Conventional wisdom not only spouts the myth that entrepreneurs are risk takers, but also portrays them as visionaries who can see things other people cannot. Truth is, each one of us has a unique viewpoint and a unique set of resources that no one else has. We can all be visionaries in that sense. But unlike most of us, entrepreneurs actually act on these to create value for themselves and those who are willing to co-create it with them. In doing so, they are less like gamblers and more like an “Iron Chef” who has the skills to bring together readily available ingredients, whether mundane or exotic, in delicious ways that make us want to pay more for a taste of the end product.
Our research into entrepreneurial expertise shows that in making investments, experienced entrepreneurs use a heuristic that we call “Affordable Loss.” Instead of trying to calculate the odds of making lots of money and then risking the outlay needed to place the bet, they tend to look for deals that would allow them to achieve some type of positive return even if they lose what they are willing to invest. This might seem like a paradox until you realize that resources invested need not consist of money and positive returns need not necessarily come from the first deal. Instead the return you seek could simply be to position yourself in line to open up and achieve much better opportunities down the road. In fact, asking yourself up front whether you would do the deal even if you lost what you are investing in it, forces you to (a) invest a lot less than you might if you are blindly focused on the upside and (b) choose venture ideas that have non-economic upsides that matter to you in special ways. Of course expert entrepreneurs take this logic to its extreme by understanding that if you can get the deal done with close to zero resources invested, you literally have nothing to lose. On the one hand, this allows you to fail and experiment and learn along the way. And on the other hand, when you do succeed, it appears like a sure thing – after the fact.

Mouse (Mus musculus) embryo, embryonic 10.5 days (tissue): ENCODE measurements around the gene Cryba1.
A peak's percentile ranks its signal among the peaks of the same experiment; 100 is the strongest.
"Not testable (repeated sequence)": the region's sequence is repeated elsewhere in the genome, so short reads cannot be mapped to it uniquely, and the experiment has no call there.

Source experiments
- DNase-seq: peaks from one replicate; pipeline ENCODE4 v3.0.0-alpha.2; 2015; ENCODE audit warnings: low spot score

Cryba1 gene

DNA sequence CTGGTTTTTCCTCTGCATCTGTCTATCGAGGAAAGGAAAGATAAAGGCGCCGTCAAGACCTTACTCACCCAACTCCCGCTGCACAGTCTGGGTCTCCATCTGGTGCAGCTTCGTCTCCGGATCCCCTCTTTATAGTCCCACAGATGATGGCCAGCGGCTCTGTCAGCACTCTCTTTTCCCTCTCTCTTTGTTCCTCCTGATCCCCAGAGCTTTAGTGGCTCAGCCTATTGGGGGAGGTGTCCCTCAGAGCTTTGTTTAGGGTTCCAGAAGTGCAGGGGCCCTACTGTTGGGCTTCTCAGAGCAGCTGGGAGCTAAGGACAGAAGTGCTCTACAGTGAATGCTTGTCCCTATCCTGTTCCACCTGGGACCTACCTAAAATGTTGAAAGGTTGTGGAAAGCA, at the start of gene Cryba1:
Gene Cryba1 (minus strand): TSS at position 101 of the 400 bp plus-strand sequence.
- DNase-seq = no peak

Does all this mean that entrepreneurship is altogether without risk? Of course not. As Gladwell points out, sometimes what one risks is reputation, at other times it may be time, energy, emotion, even peace of mind. But the real issues come up after you pull off the deal that gets you in the game in the first place. For once you have bought that television station or the car factory through clever deals that don’t need enormous amounts of speculative investments, you have to get up day after day and deliver on the operational details that ultimately create the bottom line. Experienced entrepreneurs will tell you that what keeps them awake at night is next week’s payroll; and the possibility that the car your factory produces might inexplicably accelerate; the thousand and one things and people that need your attention and (sometimes) tender loving care on a daily basis – maybe for years before you can see any positive cash flow, let alone a positive bottom line that actually endures over time.
Realistic stories of entrepreneurship are not about risks, they are about responsibilities. And the latter, for sure, constitute the only sure thing about entrepreneurship.
Saras Sarasvathy, Isadore Horween Research Associate Professor
The Darden School
University of Virginia